While that might not matter in the House, which may have a Dem majority next year, there’s still going to be close to 20 Repug senators that will need to vote for conviction to get to the 2/3 majority in the Senate to make it stick. The only ones brave enough to do that will ones that are retiring, or a very very few that still have vestigial principles and an overwhelming majority in a state that’s solidly Republican yet not fond of the Satsuma Stubbyfingers. Ie Mitt Romney, and that’s it.

    It’s just barely possible the Microdigits Mandarin still retains enough rationality that if an overwhelming case is put to him privately, then he may take the opportunity to pardon his family then negotiate his pardon from Pence, then resign. Maybe.

  2. Sanctuary 2

    It would certainly explain why he won’t release his tax returns.

  3. lprent 3

    At this point I am mostly concerned that Trump is such an erratic fool (for whatever reason) that I don’t really want to get into anything deeper that we have on the alliance and trade fronts. Fortunately we don’t have much formally with them.

    I’d treat treat them like the kleptocracy that is the Russia Federation. Dangerous on the international stage because their internal political screwup keep spilling over on to their neighbors.

    Mind you I have absolutely no wish to get into bed with the British for the same reason. They too have proven themselves to be unreliable.

    BTW; Ed – I have put you in automoderation because you keep attacking authors. I will release your comments when and if you start talking about the content of the posts

  4. Pat 4

    Its entirely possible but if there was even the slightest evidence surely the move would have been made to remove him already?

    • Anne 4.1

      Not if they want a water-tight case.

    • mikesh 4.2

      The fact that Trump is, or may be, in Putin’s pocket doesn’t prove treason. It only suggests that Americans may have been unwise in electing him. And it is still to be shown that Russia significantly influenced the election, and with Trump’s connivance.

      • Pat 4.2.1

        Are you seriously suggesting that if the US President is able to be manipulated due to a financial axe hanging over his head held by the Russians that there is no need for the US (or the rest of the world for that matter) to be concerned ?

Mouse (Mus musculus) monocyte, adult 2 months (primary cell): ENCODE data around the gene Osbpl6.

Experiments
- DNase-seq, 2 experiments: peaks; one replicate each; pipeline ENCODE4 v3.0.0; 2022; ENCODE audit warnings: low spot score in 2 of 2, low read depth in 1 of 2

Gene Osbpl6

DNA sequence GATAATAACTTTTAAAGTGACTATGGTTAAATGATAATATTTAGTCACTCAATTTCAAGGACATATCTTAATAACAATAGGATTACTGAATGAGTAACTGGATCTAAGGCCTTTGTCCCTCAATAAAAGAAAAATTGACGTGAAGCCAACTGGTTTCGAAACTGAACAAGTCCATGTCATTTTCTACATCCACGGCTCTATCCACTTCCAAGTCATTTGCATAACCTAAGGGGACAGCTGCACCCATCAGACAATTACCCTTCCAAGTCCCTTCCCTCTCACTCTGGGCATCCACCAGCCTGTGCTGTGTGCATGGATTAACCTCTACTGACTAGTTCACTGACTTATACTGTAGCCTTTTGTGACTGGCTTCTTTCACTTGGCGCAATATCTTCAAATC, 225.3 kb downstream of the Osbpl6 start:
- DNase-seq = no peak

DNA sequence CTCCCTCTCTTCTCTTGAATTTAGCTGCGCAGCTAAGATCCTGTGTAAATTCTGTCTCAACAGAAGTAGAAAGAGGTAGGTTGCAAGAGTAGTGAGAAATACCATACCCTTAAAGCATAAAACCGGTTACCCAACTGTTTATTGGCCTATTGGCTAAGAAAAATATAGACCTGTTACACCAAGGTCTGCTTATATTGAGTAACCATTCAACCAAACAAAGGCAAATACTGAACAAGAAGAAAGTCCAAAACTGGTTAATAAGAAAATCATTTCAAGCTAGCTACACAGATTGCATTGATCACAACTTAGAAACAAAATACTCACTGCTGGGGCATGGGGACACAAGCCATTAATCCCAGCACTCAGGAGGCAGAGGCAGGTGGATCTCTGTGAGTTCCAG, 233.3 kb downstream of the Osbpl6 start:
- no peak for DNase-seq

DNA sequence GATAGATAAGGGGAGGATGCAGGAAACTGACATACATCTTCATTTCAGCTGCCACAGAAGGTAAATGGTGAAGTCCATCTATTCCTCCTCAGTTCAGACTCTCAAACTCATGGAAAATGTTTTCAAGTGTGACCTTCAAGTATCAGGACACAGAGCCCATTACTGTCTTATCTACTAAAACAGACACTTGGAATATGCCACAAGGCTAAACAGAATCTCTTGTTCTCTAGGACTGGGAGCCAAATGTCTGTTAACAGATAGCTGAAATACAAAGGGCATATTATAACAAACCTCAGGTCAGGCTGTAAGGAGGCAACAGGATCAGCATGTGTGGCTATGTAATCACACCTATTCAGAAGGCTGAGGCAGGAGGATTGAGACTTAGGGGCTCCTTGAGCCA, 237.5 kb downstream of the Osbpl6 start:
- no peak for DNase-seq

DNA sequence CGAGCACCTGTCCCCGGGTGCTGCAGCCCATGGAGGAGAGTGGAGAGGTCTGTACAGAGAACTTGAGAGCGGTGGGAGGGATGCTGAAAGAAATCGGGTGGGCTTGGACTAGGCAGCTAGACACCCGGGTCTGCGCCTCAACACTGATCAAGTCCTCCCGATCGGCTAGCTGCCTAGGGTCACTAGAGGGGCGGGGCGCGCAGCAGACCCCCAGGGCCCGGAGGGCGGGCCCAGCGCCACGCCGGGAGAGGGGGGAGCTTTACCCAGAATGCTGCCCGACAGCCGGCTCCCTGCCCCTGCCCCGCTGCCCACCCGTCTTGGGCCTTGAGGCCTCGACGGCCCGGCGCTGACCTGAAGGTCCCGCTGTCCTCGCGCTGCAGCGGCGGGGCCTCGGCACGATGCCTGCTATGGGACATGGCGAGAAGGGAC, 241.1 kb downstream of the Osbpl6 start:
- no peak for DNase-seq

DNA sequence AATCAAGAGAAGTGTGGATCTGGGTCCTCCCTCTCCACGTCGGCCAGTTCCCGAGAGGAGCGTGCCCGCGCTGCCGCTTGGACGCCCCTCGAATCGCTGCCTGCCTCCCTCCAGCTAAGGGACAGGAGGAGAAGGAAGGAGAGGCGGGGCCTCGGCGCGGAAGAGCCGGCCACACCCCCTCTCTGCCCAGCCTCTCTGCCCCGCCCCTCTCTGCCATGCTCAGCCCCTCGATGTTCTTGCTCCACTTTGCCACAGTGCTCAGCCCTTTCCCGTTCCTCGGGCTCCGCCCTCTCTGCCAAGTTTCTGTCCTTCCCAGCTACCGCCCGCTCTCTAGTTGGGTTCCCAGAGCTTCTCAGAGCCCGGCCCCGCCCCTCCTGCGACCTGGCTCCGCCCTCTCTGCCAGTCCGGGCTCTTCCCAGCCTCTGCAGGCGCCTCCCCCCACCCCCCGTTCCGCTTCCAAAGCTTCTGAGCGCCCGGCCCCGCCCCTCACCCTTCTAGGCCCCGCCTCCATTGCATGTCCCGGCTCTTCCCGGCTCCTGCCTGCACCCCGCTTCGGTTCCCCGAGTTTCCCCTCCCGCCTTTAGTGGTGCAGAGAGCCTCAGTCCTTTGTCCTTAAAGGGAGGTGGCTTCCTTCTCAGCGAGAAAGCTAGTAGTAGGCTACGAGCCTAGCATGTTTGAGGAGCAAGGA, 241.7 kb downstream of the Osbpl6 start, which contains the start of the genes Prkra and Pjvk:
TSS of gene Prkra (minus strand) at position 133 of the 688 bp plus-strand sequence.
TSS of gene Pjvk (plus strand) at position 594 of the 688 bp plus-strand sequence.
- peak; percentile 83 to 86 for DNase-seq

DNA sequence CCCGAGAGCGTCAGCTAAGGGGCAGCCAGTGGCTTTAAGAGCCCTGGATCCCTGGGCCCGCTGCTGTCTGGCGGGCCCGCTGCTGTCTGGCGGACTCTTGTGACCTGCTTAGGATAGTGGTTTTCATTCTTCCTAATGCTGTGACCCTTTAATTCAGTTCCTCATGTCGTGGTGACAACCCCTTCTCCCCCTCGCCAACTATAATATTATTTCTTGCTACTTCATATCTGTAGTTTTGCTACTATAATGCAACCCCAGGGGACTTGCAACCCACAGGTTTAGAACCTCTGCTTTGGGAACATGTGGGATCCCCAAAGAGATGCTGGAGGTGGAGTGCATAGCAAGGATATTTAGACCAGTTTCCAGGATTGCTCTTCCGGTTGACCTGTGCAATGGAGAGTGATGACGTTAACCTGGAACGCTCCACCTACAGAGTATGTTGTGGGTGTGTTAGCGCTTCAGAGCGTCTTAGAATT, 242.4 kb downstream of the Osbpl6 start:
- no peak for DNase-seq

• If I understand the treason thing correctly, Trump would be guilty of treason if he hid the financial ties. Obviously, he’s denying they exist, but if that’s not true then two things are relevant. If he’s found out, he’s going to jail. If he’s not found out, Putin can threaten to expose him and therefore ensure Trump’s compliance. Either way, if he owes Putin money, he’s in trouble.

        • Andre 4.2.2.1

          For treason to happen in a US legal sense, the US must be in a declared war against the country the traitor is helping. The US and Russia are not at war, so treason cannot be an applicable charge.

          https://en.wikipedia.org/wiki/Treason#United_States

          If he’s in Pootee’s pocket, then he can be found to be violating his oath to the Constitution. The remedy for that is impeachment and conviction (which ain’t gonna happen for reasons explained in comment 1).

          If he leaves office by handing over to an incoming Dem president, then in the absence of a pardon he becomes vulnerable to anything the Feds can throw at him. Even with a pardon, states can still go after him for offences against state laws.

          So if he’s actually committed federal crimes, then he really really needs a pardon from Pence. Which he can only get if Pence is prez, so he’ll have to resign first. Or be impeached and convicted. Or maybe he’ll try out pardoning himself, who the fuck is up for trying to nut out what’s going on underneath that unkempt orange roadkill stuck to the top of his skull?

          • te reo putake 4.2.2.1.1

            I think the jeopardy for Trump is that the Russian cyber attacks could be seen as an act of war. As I understand it, conspiring to wage war is a treasonous act, even if the plotting happens before war is declared. And perhaps even when it is not declared at all, which is the modern way. Put it this way, given Trump’s luck with lawyers, I woouldn’t want to be him if he has to defend such a charge.

            Anyhoo, I’ll do a bit of homework, because you raise a really good point.

            • Andre 4.2.2.1.1.1

              As far as I can tell, since WW2 times there’s only been one American charged with treason. Adam_Yahiye_Gadahn, who was helping al-Qaeda. He was killed before ever getting captured and hauled into court.

              https://en.wikipedia.org/wiki/Adam_Yahiye_Gadahn

              Charges against people helping hostile foreign nations usually end up being espionage related, or in this case there is very likely to be an awfully long list of money-laundering and RICO-type charges.

          • Pat 4.2.2.1.2

            would appear to be somewhat wider than that…
            “Treason against the United States, shall consist only in levying War against them, or in adhering to their Enemies, giving them Aid and Comfort. No Person shall be convicted of Treason unless on the Testimony of two Witnesses to the same overt Act, or on Confession in open Court.”